Big Ears starts Thursday. For those of you attending, here is a sample of the amazing guitar performances planned. For those of you who can’t make it, here is what you will be missing. There are still General Admission tix available, so if you can get to Knoxville this week, please do.
Today marks the release by ECM of Open Land: Meeting John Abercrombie, a film by Arno Oehri and Oliver Primus. Music docs usually have a variety of talking heads discussing the artist, but almost all the speaking in this film is done by Abercrombie. He talks about his childhood, and his attraction to electric, not acoustic guitar. He is shown talking to and about luthier Rick McCurdy. Speaking of his guitar collection, Abercrombie demonstrates the dry wit with which anyone who knew him was familiar. “It’s easier than collecting pianos,” he says.
Sometimes you start listening to a recording and instantly know you are hearing something special. On the ECM release, White, guitarist Marc Sinan joins Oğuz Büyükberber on clarinet, bass clarinet for a series of partly composed, partly improvised duets. And when I say joins, I mean joins; rarely have I hear two artists so in synch they sound like a single consciousness. Sinan augments his custom-made electric with intermittent real-time processing, and extended techniques positioned to add maximum emotional weight. Sinan discusses his unique take on “classical” music combined with improvisation.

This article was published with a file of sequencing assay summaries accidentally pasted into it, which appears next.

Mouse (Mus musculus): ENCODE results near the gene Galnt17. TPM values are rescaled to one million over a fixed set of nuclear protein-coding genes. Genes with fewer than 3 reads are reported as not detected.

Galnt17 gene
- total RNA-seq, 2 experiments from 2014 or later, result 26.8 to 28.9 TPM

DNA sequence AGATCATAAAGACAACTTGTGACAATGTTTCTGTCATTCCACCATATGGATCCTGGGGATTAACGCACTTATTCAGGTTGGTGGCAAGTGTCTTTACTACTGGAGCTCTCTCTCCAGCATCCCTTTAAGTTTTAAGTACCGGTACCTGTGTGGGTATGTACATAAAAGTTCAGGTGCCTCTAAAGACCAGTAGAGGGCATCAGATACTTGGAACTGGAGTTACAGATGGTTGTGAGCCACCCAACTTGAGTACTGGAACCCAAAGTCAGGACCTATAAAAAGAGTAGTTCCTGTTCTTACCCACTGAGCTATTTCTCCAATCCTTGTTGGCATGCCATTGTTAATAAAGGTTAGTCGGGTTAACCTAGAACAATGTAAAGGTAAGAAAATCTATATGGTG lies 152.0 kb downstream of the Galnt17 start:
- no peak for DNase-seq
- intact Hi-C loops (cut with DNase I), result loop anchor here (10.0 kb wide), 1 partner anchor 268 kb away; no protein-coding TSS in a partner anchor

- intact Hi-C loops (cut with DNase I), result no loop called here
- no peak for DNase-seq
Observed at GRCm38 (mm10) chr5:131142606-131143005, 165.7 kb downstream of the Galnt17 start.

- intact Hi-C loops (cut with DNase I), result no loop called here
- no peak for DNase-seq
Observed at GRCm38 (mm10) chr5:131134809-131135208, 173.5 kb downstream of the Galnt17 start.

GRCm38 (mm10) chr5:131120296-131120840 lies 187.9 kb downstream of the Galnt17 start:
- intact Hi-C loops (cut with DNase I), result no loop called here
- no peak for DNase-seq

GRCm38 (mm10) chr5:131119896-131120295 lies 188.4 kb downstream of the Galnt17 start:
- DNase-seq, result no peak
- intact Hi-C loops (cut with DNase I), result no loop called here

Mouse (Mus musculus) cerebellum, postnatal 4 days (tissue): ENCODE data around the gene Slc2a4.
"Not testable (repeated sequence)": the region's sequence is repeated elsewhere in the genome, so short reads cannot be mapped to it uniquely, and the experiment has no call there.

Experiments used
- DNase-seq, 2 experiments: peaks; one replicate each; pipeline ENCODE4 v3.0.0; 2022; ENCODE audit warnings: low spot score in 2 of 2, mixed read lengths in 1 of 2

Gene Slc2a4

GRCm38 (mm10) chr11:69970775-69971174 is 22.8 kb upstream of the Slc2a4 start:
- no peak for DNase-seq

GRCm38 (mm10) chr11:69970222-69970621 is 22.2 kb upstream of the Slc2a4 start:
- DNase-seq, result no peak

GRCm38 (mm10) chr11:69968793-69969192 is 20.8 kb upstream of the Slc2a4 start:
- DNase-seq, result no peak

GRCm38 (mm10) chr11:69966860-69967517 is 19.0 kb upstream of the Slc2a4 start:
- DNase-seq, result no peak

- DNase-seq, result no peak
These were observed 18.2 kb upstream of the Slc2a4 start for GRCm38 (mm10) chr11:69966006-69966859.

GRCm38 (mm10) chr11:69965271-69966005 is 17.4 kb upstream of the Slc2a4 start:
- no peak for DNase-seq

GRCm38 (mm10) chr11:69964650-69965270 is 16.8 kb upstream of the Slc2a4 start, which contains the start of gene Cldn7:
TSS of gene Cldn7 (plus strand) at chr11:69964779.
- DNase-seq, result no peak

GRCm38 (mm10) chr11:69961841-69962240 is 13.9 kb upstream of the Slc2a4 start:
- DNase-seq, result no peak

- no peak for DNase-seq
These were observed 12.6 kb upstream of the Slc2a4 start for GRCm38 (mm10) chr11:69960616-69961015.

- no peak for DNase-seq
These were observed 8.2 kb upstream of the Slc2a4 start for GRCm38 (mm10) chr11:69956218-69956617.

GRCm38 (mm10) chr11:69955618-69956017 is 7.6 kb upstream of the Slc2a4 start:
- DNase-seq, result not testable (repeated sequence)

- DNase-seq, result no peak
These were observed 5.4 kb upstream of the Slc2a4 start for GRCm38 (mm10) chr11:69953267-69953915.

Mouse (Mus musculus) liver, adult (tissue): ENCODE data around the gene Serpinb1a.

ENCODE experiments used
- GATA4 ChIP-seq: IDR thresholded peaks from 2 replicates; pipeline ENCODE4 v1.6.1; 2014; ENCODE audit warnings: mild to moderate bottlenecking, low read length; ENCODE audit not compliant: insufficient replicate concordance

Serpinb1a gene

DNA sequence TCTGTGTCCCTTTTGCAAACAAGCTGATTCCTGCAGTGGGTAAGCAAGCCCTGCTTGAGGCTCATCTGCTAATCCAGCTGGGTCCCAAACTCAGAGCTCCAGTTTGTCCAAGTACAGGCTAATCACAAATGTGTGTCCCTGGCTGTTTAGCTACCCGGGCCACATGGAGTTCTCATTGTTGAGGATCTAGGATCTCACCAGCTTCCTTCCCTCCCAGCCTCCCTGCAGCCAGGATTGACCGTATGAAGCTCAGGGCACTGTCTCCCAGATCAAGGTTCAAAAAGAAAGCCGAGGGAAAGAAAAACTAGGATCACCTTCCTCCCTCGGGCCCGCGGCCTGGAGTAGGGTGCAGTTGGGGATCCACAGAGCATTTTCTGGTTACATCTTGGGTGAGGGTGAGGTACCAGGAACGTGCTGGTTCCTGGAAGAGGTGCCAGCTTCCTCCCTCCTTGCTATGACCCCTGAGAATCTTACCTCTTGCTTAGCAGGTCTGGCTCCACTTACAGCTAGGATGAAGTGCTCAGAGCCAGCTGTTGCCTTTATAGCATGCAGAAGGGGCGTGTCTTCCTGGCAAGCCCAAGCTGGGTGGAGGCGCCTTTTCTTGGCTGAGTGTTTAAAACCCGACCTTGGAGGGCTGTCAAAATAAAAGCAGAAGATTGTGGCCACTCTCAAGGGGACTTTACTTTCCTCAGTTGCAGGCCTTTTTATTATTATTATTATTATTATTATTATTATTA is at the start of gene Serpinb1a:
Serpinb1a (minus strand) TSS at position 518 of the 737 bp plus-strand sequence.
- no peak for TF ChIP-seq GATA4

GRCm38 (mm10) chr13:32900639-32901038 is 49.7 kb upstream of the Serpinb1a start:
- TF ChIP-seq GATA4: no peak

There were many terrific records in 2017. In another year, Charlie Rauh’s Viriditas, Dan Phelps’ Arc, and Rights by Manuel Troller’s band Schnellertollermeier might have fit on my “Best of…” list. But this year saw so many releases by modern guitar superstars that I just have to recommend reserving some money to also pick up their worthy efforts.
This list is mine; feel free to list yours in the comment section.
I discovered Harry Pepl’s unique guitar approach on the Enrico Rava/Dino Saluzzi record Volver [ECM] in 1986 (a must listen). His chorused sound and fluidity were reminiscent of Metheny, but his attack was harder and his sensibility was decidedly more “out.” I loved it and searched the ECM site for more records with his playing on them. I found Cracked Mirrors, his outing with Herbert Joos and John Christiansen, but to my dismay it was only available in Europe. Now, thanks to the glorious fact that (almost) the entire ECM catalog is available for streaming, I am able to experience that record. Unfortunately, ECM has not seen fit to make Werner Pirchner, Harry Pepl, Jack DeJohnette available for some reason (though it is available on YouTube). There are other Pepl recordings to be found on both Spotify and Apple Music. Check out “Cracked Mirror” to hear how his playing in 1988 sounds fresh even today.